May 17, 2012 at 1:04 pm | Reply
    • Greek mpatiris ( mpatiris: Person with NO money)


      May 17, 2012 at 3:12 pm | Reply
    • lennorman69

      this was an internet joke and not a true letter here in greece...

      May 17, 2012 at 7:48 pm | Reply
      • Love

        Must be very exciting for all of you ) I asumse the children will find their own way of communicating with your parents ) It's very nice to see your family your sisters and you are so alike )Wish you all a MERRY CHRISTMAS enjoy the visit and the holidays.Toril )

        August 11, 2012 at 7:24 pm |
    • seawolf73

      Ise ke kolo pas na matheis Ellinika

      June 12, 2012 at 12:03 am | Reply
  2. Denbo

    This isn't going to end well for Greece, Europe, or even us. I think Tsipras misses the point. Greece has fundemental structural issues. If they don't resolve these problems, the money will simply stop coming in.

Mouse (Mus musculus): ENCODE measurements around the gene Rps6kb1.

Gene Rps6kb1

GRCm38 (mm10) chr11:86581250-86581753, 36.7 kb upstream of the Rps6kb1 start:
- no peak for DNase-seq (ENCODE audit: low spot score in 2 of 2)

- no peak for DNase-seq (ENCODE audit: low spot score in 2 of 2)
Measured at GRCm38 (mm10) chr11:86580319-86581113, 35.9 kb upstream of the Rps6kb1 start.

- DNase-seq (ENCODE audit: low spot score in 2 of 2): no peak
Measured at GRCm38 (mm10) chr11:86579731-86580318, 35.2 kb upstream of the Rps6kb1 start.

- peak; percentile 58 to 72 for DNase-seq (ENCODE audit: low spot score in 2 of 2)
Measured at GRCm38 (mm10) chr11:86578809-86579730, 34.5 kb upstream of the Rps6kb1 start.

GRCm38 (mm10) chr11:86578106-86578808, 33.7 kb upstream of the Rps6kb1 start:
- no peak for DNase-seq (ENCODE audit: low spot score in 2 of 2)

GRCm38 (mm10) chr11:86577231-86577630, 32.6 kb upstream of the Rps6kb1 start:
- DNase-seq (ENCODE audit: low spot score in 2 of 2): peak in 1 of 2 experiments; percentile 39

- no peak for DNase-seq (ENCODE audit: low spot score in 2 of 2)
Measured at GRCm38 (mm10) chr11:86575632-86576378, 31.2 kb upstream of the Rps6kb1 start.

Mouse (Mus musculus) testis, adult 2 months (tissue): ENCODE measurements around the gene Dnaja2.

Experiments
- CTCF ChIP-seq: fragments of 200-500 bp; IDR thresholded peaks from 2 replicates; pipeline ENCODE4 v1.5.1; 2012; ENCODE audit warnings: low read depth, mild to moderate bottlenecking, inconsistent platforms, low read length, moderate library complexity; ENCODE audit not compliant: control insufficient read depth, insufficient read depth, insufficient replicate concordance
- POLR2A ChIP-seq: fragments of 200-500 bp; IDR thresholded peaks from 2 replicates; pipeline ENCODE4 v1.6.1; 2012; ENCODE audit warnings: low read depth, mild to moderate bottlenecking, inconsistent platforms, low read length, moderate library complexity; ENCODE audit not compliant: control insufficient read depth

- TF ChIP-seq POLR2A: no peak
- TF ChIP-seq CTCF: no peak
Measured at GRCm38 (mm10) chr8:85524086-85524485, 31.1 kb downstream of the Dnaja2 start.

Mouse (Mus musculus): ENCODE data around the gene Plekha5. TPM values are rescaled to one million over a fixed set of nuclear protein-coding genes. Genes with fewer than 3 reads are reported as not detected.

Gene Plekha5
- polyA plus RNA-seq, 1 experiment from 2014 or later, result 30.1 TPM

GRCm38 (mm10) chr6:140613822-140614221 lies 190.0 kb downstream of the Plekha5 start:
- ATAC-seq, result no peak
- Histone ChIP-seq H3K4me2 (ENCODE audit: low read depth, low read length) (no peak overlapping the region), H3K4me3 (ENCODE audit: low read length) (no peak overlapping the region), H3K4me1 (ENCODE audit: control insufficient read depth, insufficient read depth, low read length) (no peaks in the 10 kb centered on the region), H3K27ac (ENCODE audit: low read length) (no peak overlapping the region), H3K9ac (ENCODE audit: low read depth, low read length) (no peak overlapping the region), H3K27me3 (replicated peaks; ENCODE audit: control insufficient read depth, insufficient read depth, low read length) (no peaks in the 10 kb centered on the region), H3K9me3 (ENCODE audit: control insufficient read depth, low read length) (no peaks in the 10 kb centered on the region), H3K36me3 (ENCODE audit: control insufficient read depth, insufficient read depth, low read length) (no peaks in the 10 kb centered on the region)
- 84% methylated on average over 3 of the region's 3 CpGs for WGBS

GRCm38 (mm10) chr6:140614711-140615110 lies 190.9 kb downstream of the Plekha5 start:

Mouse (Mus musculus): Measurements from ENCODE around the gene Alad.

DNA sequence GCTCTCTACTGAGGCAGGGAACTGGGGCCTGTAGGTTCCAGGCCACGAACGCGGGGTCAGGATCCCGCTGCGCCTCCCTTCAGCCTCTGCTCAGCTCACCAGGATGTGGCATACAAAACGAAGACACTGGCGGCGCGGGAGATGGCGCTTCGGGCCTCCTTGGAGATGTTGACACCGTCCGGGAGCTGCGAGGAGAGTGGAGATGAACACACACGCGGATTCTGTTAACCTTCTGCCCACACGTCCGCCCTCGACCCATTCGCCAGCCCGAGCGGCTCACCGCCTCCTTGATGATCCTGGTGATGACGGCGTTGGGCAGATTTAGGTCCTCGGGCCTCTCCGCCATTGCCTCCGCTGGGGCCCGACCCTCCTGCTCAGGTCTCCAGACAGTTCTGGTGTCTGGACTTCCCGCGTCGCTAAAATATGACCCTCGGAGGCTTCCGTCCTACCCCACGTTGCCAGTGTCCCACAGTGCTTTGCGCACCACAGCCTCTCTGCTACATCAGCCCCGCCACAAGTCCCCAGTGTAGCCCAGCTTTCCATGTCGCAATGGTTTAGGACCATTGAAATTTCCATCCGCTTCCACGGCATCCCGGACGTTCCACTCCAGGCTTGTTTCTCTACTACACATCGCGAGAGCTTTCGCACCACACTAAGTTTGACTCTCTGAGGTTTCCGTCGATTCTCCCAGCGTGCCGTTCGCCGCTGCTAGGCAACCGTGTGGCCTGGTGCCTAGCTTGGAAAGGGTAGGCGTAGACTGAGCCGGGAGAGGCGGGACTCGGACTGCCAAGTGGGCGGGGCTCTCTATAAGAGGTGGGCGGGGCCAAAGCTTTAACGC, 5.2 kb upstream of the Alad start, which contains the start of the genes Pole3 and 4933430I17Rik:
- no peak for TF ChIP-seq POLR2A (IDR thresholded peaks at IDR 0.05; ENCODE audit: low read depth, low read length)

May 16, 2012 at 9:17 pm | Reply
    • Ben

      Greece has structural problems so worsening its case with counterproductive austerity measures is recipe for destruction

      May 16, 2012 at 9:31 pm | Reply
      • goblintriggers

        well said Ben.

        May 19, 2012 at 8:07 am |
      • Alexandros

        Is austerity the answer to Greece's structural problems. I think just the opposite.

        May 21, 2012 at 6:55 am |
    • Merrill

      But there will be some satisfaction as the world of "dependents" is left on their own. And by dependents I mean people who can work and take care of themselves, but choose not to.